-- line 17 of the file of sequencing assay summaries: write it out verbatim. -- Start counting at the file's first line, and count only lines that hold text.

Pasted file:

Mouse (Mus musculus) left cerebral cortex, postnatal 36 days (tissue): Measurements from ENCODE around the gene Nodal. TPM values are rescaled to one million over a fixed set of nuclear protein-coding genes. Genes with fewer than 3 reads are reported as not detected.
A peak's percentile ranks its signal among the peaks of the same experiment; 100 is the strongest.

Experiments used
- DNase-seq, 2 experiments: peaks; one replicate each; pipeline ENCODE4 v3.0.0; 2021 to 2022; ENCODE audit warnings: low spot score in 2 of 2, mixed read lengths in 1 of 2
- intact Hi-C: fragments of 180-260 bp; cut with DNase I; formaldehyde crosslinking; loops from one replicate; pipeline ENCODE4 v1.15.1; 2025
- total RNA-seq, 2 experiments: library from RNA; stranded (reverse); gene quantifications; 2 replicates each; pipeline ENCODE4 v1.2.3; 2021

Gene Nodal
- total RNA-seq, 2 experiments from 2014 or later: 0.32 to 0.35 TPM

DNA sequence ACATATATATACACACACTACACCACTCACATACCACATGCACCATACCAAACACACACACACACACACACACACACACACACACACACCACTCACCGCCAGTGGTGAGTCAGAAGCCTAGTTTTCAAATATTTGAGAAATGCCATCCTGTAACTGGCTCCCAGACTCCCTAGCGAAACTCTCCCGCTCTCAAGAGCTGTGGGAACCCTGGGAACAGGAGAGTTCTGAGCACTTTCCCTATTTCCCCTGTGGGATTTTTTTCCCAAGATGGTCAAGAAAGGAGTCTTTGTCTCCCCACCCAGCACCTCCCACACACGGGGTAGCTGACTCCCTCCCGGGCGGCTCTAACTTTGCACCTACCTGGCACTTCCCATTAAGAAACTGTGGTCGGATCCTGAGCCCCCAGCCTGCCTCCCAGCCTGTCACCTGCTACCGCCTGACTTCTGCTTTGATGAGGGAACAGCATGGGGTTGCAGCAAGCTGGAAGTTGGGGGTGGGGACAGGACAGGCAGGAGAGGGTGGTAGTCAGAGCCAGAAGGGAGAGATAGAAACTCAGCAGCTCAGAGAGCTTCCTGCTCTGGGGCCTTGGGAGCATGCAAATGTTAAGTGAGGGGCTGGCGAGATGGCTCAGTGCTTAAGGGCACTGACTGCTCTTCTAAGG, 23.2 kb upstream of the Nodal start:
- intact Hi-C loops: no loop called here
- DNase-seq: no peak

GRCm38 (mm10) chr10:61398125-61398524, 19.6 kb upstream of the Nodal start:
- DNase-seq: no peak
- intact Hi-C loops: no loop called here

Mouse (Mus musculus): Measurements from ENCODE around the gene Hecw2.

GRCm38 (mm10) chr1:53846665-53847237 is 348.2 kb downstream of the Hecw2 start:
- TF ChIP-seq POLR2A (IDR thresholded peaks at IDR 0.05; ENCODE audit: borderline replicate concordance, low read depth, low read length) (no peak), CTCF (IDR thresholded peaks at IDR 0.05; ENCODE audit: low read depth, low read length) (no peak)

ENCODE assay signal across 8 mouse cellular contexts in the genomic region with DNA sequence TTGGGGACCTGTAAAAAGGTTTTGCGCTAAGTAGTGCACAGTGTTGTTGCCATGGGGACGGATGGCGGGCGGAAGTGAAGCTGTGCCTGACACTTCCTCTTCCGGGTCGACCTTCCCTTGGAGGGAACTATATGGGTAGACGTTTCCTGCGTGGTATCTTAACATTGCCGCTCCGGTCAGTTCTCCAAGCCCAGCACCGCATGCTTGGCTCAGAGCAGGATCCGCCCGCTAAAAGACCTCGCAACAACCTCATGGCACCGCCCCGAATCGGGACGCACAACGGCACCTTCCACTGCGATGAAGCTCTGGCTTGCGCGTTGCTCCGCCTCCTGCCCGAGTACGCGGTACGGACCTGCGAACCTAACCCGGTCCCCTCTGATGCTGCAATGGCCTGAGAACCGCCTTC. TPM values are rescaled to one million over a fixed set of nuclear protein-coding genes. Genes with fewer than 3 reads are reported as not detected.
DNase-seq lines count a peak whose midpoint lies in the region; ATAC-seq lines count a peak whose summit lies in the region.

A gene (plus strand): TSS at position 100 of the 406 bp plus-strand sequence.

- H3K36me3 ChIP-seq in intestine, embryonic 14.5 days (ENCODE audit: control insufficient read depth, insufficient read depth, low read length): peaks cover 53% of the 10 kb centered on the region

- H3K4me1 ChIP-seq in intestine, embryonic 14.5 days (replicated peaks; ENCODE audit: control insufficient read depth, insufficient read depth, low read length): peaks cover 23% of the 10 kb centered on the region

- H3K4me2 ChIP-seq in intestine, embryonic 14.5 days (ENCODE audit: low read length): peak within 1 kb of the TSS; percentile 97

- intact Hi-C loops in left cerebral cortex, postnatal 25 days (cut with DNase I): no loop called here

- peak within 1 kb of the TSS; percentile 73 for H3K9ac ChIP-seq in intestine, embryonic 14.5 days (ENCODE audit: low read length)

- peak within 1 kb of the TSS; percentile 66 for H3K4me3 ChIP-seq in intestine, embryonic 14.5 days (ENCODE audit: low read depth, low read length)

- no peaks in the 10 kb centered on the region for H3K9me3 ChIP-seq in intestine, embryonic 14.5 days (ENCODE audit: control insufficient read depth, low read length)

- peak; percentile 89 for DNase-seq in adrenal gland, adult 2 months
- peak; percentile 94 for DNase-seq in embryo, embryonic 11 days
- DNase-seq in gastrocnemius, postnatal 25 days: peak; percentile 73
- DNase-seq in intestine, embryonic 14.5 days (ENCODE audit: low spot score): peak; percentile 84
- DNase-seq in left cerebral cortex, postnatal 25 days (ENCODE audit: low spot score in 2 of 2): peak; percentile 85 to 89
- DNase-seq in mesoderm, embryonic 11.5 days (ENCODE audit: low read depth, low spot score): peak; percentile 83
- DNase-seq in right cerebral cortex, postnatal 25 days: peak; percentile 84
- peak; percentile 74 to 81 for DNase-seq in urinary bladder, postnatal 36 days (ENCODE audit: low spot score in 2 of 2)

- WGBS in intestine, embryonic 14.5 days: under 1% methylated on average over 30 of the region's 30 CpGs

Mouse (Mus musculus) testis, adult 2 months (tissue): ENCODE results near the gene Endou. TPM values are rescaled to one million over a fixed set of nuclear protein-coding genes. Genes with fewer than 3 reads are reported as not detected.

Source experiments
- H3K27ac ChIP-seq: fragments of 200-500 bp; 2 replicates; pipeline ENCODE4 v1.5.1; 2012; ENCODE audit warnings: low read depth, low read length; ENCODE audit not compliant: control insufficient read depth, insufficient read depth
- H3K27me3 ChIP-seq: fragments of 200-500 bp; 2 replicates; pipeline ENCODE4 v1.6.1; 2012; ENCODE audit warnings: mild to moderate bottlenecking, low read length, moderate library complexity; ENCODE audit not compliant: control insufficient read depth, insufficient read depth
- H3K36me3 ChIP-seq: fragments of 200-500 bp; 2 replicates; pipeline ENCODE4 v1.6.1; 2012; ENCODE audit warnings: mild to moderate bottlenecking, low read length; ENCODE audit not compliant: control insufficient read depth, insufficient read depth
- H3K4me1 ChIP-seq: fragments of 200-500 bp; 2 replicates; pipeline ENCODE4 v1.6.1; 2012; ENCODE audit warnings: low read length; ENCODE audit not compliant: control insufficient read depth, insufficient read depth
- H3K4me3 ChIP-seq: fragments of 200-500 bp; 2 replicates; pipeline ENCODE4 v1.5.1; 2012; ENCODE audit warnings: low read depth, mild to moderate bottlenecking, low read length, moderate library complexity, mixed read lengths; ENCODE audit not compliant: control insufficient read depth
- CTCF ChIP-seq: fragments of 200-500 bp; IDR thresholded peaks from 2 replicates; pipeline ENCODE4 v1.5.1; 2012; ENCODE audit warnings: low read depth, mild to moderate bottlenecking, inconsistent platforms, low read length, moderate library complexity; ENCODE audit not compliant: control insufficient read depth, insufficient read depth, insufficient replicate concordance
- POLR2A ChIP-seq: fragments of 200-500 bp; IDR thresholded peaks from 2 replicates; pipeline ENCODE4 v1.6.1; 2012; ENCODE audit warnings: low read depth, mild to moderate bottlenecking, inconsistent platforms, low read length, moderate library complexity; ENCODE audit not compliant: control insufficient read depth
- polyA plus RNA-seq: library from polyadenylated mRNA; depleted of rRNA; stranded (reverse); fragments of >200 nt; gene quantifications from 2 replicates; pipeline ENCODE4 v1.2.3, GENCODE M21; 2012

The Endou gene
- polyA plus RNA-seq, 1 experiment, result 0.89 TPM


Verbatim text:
- TF ChIP-seq POLR2A (IDR thresholded peaks at IDR 0.05; ENCODE audit: borderline replicate concordance, low read depth, low read length) (no peak), CTCF (IDR thresholded peaks at IDR 0.05; ENCODE audit: low read depth, low read length) (no peak)